15: Five Houses, plus American Scenes F 2001


The 20th-century canon contains many houses—small private structures built for the use and enjoyment of their owners, which have nonetheless become widely known, even familiar, to the architectural scholar and enthusiast. Inevitably, we know many such works mainly through representations. The essays that follow explore the diverse and sometimes misleading ways in which certain houses have become known, and understood (or misunderstood), and canonized.

Table of Contents


Mart Stam’s Trousers by Crimson Speaks with Michael Speaks and Gerard Hadders

George Baird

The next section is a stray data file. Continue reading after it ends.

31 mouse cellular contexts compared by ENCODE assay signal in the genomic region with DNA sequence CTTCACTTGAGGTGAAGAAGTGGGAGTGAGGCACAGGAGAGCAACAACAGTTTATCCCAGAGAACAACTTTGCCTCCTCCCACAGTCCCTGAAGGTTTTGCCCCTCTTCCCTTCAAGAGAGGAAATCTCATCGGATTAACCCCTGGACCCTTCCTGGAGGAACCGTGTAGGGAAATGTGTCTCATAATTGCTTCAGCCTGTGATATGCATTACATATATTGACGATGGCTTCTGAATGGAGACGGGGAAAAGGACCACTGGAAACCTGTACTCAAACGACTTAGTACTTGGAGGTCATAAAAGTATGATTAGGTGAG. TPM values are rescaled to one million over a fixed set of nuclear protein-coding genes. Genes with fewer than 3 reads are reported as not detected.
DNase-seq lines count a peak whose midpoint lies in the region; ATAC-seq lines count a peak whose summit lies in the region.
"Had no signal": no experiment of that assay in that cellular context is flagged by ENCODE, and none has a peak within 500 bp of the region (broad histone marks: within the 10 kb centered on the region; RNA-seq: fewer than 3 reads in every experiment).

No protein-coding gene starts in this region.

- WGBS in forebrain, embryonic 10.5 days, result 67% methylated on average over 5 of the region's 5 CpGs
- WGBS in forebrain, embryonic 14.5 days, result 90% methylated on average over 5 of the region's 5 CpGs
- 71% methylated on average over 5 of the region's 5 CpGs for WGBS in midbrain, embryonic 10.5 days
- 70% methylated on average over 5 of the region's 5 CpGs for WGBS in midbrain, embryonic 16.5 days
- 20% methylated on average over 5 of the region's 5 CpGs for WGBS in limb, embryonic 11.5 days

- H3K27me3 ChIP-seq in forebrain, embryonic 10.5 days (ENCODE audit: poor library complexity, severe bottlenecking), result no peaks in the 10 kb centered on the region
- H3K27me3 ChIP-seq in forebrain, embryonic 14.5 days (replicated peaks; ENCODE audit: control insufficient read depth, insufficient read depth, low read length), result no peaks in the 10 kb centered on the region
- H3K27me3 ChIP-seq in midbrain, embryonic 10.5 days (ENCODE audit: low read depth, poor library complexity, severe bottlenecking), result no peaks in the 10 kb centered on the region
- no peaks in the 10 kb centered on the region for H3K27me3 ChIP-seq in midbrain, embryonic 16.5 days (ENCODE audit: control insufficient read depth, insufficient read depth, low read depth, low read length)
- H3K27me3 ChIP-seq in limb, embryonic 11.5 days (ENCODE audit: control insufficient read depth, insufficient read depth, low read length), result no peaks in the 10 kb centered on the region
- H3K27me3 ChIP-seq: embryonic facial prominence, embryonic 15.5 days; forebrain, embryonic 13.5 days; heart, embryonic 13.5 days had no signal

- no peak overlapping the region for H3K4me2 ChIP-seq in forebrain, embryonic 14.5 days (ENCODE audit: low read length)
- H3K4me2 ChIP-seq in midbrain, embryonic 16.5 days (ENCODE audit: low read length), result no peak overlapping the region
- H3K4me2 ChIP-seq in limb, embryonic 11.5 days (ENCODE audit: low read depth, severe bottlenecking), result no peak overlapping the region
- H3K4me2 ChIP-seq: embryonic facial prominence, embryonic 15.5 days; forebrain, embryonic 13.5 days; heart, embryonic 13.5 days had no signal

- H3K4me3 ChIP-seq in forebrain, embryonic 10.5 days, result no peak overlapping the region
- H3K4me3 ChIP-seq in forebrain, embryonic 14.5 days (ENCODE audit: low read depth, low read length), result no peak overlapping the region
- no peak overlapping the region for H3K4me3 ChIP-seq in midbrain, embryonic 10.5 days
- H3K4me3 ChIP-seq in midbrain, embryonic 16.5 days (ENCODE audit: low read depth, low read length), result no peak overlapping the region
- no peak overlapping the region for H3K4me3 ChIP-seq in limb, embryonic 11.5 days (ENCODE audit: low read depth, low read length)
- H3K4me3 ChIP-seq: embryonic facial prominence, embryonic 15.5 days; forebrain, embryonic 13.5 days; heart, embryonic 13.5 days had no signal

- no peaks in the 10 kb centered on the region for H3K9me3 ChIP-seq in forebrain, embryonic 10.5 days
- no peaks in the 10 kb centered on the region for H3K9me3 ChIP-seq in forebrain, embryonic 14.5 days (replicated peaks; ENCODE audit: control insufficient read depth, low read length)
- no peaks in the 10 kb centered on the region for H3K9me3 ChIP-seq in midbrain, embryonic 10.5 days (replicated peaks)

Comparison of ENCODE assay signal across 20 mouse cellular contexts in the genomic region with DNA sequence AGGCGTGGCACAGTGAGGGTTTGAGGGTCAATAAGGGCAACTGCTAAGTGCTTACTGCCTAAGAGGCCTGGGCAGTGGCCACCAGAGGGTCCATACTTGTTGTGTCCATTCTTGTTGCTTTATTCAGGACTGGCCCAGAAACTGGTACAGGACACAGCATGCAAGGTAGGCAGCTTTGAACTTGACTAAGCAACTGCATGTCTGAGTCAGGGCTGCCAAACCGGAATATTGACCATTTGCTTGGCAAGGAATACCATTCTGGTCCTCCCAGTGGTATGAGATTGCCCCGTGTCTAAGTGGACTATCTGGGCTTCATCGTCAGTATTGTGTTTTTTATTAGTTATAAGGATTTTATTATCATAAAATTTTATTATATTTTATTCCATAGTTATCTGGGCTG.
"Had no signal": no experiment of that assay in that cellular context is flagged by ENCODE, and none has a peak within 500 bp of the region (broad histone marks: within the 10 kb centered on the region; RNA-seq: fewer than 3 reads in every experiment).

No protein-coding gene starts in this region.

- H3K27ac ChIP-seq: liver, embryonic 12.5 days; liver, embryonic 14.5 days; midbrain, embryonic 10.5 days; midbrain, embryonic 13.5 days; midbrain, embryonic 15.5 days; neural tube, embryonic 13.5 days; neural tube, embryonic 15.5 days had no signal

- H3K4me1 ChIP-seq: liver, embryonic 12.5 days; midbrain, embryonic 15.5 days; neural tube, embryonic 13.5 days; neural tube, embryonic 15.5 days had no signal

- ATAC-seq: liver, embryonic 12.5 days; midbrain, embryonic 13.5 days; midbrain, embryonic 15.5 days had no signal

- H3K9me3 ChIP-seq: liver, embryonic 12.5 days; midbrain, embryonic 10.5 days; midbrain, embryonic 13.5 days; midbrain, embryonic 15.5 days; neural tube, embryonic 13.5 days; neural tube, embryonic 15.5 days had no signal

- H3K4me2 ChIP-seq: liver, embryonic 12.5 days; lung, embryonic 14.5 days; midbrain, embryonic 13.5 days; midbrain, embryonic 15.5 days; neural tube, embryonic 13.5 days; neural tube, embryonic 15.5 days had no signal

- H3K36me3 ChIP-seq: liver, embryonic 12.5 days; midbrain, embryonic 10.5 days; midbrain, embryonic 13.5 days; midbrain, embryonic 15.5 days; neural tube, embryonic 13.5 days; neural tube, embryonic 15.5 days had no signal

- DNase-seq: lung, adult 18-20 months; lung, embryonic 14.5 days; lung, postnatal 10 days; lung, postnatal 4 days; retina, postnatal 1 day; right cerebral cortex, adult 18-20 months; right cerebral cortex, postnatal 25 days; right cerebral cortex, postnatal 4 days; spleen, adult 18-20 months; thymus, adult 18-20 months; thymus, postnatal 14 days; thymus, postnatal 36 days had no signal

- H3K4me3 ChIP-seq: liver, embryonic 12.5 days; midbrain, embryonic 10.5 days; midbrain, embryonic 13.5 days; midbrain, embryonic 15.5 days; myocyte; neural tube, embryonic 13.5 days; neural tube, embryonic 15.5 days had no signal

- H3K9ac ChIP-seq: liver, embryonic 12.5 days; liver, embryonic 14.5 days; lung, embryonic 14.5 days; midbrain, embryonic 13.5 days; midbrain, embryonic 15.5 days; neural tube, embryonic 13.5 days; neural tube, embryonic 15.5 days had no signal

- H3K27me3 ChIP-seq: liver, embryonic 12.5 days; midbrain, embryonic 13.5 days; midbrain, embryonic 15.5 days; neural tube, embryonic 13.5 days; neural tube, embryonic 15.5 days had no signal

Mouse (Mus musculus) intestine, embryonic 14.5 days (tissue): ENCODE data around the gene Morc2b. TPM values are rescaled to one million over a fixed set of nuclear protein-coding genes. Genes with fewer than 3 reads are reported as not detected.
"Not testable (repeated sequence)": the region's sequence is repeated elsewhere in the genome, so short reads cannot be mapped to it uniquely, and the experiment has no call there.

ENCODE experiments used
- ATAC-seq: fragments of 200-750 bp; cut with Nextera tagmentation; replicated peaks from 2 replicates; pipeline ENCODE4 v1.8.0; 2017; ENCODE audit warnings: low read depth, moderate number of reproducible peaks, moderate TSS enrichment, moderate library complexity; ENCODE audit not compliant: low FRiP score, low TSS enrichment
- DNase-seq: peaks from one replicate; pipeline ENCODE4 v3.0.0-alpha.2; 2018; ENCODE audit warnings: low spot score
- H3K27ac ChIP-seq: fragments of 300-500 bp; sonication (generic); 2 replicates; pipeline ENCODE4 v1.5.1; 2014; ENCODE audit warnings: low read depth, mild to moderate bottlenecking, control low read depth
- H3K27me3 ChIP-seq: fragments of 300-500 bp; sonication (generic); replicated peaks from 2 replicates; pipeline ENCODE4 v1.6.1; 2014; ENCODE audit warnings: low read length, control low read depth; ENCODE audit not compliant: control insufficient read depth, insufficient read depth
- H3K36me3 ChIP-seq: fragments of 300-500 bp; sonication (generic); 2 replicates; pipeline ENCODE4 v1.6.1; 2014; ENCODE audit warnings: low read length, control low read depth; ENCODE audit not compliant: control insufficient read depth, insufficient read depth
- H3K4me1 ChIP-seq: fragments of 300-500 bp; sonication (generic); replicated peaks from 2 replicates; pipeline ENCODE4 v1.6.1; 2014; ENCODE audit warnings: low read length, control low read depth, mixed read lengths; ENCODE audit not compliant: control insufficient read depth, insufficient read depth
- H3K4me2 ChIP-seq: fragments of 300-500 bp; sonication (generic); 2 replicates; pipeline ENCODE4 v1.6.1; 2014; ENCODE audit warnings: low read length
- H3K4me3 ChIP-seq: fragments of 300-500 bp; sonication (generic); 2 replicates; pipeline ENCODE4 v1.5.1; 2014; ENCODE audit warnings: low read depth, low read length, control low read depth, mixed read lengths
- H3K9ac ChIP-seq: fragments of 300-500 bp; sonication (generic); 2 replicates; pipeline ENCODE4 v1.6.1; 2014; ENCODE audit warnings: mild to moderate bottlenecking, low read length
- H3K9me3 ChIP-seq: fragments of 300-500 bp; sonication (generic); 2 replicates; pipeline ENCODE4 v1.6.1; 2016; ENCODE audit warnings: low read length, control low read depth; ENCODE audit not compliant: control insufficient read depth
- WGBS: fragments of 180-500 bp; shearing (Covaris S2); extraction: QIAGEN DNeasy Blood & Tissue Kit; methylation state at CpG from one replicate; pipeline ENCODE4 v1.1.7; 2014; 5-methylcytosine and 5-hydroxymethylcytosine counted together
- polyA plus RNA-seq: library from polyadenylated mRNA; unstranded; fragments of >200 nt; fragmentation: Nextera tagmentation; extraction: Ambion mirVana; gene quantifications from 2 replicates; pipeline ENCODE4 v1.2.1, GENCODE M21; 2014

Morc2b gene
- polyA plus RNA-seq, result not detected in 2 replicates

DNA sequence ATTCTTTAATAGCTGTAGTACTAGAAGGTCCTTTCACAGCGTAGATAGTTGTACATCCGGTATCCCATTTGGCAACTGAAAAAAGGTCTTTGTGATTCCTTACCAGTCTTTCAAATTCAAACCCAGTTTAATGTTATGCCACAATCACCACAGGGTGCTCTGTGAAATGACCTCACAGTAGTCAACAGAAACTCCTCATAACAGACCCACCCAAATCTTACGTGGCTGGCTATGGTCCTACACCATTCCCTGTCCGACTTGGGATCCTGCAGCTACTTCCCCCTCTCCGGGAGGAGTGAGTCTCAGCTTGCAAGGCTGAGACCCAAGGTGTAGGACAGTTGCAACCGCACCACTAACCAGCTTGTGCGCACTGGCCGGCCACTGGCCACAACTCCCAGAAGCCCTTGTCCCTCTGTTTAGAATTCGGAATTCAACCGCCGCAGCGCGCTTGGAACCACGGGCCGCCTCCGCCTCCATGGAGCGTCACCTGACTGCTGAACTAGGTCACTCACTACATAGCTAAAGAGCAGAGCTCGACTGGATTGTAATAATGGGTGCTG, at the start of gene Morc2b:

A Name, Then a Chair, Then a House

Beatriz Colomina

Biospherian Dreams

James S. Russell, Richard Barnes

Genius Loco

Michael Sorkin

Once Again by the Pacific

Lisa Findley, Tim Culvahouse

Savoye Space

Daniel Naegele

Tugendhat Frames

Claire Zimmerman

White Walls in the Golden City

Jan Otakar Fischer


Dreamworld and Catastrophe by Susan Buck-Morss

Wouter Vanstiphout

Le Corbusier and the Continual Revolution in Architecture by Charles Jencks

Ivan Žaknić

Shaping the Great City edited by Eve Blau and Monika Platzer

Matthew S. Witkovsky